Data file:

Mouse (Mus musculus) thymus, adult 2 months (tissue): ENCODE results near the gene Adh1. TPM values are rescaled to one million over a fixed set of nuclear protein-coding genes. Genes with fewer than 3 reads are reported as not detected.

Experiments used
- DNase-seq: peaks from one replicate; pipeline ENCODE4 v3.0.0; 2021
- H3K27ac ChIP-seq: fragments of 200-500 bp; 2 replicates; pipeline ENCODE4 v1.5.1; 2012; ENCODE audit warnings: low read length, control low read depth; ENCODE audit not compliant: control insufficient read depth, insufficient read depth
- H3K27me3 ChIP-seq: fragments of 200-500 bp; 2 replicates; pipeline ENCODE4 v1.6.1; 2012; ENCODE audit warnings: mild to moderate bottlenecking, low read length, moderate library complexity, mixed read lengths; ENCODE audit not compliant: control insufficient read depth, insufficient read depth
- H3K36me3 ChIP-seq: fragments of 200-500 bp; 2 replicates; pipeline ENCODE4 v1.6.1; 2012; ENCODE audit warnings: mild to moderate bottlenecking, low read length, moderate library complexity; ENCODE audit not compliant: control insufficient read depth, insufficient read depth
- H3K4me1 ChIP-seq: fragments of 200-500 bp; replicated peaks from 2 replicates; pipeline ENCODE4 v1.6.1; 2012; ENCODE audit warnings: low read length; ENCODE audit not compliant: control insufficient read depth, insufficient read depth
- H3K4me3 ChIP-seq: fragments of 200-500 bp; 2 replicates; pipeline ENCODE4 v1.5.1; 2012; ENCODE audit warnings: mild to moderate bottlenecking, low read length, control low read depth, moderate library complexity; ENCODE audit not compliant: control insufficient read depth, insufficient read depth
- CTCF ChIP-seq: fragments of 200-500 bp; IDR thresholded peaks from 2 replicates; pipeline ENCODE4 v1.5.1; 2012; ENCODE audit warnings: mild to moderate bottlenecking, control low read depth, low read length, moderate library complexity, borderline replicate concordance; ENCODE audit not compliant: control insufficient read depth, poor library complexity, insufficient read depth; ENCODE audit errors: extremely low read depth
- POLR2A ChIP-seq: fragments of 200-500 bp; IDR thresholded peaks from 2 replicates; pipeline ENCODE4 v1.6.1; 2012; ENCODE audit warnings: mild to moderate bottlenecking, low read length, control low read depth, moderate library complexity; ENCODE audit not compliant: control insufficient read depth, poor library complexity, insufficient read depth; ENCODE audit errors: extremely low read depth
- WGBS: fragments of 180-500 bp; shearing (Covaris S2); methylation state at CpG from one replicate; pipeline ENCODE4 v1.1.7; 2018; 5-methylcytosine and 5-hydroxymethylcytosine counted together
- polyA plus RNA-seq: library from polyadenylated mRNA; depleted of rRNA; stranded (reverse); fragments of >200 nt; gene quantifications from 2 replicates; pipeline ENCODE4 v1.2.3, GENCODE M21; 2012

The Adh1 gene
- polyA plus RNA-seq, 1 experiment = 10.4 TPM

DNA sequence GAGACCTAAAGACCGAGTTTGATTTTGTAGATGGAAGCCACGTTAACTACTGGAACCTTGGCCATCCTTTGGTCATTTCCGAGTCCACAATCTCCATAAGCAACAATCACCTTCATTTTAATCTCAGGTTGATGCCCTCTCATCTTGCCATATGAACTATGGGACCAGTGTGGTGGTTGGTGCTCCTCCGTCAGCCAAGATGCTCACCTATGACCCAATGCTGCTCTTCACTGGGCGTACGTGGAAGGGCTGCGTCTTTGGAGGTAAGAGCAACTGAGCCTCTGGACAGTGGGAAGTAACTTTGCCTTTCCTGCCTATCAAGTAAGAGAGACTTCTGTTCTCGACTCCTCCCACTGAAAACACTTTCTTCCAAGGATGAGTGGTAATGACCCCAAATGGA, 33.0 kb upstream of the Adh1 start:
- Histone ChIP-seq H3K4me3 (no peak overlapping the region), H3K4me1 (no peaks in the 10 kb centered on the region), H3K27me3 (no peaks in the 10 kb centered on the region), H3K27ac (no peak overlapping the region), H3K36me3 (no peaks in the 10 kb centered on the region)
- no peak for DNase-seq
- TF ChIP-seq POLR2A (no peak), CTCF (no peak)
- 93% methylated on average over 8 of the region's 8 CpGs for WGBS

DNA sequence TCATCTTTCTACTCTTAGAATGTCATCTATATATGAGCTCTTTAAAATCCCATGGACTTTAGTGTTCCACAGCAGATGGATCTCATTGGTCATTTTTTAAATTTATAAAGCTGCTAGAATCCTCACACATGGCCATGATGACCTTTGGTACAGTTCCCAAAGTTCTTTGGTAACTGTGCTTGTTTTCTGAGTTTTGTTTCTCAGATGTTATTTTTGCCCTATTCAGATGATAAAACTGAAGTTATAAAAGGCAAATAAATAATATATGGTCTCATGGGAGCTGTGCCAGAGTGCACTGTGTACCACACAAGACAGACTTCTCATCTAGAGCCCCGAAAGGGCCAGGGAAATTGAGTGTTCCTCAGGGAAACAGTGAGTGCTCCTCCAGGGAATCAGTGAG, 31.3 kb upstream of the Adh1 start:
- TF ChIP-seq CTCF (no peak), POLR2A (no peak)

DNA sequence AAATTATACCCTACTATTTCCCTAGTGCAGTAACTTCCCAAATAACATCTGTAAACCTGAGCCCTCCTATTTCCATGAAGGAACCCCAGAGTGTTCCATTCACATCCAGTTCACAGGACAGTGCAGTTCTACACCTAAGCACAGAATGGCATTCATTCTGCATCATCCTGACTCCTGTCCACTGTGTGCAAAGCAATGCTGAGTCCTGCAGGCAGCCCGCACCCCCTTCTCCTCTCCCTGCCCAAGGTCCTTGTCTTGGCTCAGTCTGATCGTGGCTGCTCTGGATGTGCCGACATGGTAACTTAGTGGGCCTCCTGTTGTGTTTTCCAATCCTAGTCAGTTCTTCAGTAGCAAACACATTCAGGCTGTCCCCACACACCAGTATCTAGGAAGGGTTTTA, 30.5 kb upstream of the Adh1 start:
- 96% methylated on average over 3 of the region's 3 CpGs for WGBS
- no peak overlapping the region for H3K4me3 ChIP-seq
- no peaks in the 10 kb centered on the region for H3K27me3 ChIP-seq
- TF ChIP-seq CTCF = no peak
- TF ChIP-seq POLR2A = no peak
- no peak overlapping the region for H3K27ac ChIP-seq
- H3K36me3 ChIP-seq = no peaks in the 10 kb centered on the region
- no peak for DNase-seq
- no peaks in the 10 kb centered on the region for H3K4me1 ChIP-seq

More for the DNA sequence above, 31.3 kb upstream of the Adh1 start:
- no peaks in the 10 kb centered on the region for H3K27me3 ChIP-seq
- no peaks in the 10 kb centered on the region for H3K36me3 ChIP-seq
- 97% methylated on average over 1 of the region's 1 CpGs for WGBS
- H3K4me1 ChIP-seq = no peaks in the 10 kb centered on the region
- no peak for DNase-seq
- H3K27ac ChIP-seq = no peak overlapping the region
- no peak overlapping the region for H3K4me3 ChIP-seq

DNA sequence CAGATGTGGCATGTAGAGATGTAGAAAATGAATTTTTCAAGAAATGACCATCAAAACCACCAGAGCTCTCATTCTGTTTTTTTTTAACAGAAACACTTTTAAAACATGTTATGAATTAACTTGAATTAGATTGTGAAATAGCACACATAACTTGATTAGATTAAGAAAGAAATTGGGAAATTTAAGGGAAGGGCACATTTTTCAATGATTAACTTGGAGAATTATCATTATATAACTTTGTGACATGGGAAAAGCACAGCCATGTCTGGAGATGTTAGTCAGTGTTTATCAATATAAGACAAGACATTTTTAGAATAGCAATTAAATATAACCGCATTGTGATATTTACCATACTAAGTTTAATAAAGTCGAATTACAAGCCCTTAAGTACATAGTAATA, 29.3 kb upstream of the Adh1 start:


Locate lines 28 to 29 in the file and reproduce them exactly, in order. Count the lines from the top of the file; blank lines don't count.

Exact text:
- no peak overlapping the region for H3K27ac ChIP-seq
- H3K36me3 ChIP-seq = no peaks in the 10 kb centered on the region